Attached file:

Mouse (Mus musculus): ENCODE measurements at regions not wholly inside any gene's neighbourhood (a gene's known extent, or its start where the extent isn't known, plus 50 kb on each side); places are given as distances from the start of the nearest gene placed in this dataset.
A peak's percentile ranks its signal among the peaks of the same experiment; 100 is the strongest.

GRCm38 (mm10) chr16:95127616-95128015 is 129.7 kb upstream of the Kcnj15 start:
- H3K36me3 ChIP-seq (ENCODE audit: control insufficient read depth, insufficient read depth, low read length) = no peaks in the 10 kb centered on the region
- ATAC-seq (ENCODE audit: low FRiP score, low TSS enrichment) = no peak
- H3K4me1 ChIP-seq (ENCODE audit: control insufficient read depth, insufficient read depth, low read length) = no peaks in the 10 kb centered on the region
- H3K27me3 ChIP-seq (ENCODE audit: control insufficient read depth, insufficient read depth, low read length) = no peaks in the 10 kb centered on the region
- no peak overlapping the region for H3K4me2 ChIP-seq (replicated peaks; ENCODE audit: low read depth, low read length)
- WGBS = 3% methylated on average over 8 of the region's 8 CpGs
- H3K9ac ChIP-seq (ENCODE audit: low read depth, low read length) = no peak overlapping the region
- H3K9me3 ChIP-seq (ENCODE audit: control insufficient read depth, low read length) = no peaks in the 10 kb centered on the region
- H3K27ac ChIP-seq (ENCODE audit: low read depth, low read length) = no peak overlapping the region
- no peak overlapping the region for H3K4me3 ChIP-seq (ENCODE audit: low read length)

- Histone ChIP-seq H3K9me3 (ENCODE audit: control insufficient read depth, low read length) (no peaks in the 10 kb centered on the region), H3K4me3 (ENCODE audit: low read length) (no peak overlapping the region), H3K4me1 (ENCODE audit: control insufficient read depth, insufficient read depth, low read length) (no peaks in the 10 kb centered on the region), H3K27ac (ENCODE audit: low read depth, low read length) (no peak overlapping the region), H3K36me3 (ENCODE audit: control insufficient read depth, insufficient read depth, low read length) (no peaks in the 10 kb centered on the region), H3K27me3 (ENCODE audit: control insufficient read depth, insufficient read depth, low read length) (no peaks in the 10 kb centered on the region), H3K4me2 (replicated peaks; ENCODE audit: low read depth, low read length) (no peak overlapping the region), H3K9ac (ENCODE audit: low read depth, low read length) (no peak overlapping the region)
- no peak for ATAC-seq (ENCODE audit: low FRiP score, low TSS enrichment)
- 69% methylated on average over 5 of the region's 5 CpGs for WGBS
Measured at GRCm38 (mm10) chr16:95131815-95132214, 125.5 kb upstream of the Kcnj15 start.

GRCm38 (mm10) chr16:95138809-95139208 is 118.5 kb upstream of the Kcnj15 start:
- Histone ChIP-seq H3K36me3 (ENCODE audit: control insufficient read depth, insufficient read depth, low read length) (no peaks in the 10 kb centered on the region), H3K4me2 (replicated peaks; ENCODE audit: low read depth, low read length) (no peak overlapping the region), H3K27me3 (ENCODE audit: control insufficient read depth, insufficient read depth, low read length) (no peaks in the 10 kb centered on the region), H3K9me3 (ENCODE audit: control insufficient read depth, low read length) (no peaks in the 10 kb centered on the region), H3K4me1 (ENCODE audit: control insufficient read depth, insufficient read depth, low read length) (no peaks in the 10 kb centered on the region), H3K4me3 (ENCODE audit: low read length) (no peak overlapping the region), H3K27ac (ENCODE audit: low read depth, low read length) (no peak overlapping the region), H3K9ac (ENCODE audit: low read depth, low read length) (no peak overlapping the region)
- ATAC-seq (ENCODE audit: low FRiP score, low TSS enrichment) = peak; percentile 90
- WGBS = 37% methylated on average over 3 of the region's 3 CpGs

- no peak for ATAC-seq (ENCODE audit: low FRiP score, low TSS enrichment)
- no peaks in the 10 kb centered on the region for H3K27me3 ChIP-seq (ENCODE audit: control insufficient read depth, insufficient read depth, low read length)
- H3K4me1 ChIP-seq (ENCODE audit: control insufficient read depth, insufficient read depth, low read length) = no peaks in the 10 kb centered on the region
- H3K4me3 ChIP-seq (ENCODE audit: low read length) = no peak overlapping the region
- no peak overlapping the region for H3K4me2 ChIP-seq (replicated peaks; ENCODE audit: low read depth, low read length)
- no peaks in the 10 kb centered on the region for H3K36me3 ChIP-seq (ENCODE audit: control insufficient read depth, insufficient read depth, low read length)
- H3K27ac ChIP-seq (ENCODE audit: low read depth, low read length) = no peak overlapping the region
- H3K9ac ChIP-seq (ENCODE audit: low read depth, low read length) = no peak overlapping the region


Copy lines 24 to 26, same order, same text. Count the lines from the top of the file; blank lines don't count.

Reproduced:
- H3K4me1 ChIP-seq (ENCODE audit: control insufficient read depth, insufficient read depth, low read length) = no peaks in the 10 kb centered on the region
- H3K4me3 ChIP-seq (ENCODE audit: low read length) = no peak overlapping the region
- no peak overlapping the region for H3K4me2 ChIP-seq (replicated peaks; ENCODE audit: low read depth, low read length)